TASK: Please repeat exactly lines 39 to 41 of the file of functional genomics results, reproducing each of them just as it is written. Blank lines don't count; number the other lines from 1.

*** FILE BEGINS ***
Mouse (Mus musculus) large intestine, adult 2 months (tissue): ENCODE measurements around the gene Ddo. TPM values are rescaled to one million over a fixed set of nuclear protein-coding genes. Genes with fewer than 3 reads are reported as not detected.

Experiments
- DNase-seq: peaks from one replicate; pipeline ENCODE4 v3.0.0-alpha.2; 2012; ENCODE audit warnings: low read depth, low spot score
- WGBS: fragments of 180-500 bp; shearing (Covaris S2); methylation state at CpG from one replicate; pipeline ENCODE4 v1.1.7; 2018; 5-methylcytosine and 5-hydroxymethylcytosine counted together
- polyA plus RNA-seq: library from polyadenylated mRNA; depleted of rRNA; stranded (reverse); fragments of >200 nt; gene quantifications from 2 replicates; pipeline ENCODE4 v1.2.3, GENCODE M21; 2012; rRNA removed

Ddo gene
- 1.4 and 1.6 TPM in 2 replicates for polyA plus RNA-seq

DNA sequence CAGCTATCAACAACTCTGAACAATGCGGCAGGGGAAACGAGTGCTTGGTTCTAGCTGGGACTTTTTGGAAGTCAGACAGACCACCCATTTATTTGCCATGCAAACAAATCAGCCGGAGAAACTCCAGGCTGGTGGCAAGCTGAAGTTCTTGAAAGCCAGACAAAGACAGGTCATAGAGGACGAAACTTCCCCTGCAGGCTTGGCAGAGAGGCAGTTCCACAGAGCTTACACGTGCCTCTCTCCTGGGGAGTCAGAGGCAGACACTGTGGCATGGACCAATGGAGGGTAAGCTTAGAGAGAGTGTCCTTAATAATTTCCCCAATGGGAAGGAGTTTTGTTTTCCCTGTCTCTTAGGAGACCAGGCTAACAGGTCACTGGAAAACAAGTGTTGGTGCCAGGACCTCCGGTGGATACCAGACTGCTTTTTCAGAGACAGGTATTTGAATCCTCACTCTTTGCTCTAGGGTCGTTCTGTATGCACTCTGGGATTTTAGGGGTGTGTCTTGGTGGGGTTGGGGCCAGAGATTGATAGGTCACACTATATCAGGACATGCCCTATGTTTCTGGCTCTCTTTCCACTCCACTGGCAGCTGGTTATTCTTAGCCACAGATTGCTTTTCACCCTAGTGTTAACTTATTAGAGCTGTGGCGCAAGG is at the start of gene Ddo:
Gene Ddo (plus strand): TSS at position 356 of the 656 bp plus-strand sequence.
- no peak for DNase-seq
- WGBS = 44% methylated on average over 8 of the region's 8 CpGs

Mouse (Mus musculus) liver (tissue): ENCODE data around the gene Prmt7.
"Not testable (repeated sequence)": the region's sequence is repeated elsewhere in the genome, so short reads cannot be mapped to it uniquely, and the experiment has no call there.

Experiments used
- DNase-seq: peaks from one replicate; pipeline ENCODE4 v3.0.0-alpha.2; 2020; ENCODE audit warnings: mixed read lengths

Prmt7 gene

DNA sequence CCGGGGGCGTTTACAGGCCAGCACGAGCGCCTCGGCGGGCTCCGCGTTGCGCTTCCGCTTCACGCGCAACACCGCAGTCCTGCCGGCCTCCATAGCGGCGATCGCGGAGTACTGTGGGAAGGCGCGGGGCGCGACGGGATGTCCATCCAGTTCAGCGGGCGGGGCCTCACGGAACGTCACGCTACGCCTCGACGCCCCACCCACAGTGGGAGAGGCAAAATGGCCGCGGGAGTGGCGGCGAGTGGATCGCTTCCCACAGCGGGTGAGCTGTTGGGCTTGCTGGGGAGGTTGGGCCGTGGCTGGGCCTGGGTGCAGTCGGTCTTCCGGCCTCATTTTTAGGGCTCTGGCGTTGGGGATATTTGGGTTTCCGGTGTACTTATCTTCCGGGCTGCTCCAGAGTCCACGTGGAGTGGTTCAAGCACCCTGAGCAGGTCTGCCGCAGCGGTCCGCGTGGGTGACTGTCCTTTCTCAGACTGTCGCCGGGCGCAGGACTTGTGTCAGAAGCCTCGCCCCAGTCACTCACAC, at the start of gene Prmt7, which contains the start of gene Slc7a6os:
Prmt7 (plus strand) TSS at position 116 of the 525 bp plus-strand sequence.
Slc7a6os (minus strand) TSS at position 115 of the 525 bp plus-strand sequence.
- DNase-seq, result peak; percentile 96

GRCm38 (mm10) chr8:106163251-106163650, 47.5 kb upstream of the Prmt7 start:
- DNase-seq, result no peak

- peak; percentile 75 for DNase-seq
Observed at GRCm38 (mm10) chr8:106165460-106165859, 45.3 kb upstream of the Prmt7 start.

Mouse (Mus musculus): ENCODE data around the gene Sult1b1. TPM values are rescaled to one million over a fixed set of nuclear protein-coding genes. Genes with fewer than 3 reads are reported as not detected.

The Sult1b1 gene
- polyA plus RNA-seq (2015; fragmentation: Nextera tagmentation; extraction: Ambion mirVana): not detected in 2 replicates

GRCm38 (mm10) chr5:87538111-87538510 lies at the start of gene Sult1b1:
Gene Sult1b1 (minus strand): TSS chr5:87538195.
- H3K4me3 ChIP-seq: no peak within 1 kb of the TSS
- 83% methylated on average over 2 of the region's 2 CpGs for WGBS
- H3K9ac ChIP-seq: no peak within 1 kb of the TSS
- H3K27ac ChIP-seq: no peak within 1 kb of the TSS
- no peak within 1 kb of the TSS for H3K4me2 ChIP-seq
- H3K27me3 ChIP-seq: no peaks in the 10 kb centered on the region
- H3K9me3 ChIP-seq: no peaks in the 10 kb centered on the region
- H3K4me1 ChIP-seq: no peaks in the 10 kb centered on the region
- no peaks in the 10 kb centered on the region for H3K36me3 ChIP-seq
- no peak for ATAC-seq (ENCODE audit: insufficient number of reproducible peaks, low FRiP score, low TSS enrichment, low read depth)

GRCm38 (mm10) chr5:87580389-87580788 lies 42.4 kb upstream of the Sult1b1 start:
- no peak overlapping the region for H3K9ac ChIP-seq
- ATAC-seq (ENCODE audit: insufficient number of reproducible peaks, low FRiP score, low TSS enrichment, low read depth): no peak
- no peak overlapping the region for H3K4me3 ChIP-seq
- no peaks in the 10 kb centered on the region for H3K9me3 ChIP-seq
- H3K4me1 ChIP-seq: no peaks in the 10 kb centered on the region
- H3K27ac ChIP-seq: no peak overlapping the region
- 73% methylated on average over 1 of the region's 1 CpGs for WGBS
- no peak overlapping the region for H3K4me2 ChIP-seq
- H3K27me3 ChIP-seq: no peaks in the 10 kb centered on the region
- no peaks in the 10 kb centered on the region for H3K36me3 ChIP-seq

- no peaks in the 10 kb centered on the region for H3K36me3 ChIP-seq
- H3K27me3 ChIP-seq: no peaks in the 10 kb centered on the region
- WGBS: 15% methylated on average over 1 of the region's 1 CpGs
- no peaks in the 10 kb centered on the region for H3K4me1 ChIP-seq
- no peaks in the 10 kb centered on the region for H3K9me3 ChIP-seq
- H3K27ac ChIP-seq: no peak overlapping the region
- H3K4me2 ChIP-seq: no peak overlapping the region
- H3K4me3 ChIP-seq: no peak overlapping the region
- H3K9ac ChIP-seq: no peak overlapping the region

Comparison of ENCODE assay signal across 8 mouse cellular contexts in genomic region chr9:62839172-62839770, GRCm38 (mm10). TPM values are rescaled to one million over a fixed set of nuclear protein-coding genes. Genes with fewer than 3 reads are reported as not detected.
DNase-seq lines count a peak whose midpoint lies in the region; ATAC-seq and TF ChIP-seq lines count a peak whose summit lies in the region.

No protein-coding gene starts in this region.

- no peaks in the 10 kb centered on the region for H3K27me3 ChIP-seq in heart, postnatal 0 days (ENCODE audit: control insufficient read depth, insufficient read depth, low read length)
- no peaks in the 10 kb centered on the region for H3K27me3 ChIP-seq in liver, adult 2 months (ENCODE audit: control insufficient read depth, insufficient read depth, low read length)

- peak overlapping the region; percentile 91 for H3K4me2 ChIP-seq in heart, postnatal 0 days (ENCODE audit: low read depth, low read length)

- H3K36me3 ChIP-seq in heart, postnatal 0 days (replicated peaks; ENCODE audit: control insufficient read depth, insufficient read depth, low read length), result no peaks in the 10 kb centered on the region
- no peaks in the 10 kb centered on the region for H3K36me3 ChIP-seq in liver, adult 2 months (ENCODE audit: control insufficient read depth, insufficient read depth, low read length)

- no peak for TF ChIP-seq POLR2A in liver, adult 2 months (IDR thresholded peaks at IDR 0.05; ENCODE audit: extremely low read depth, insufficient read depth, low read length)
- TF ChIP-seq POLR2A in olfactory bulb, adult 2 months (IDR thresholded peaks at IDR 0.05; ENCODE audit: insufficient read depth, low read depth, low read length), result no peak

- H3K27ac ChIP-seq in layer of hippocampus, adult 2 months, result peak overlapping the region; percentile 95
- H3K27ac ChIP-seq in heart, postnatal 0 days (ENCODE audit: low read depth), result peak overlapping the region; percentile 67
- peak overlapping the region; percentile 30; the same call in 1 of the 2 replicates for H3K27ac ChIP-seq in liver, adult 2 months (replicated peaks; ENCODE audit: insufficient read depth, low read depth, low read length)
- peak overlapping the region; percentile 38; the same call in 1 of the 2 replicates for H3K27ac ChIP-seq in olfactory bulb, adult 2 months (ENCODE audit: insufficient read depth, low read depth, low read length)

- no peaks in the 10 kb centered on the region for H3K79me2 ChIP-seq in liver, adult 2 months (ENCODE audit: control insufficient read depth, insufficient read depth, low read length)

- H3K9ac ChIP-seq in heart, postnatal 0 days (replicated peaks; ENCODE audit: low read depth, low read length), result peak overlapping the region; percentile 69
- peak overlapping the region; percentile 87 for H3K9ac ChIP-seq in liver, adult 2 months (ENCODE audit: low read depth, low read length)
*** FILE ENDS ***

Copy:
- no peak for ATAC-seq (ENCODE audit: insufficient number of reproducible peaks, low FRiP score, low TSS enrichment, low read depth)

GRCm38 (mm10) chr5:87580389-87580788 lies 42.4 kb upstream of the Sult1b1 start:
- no peak overlapping the region for H3K9ac ChIP-seq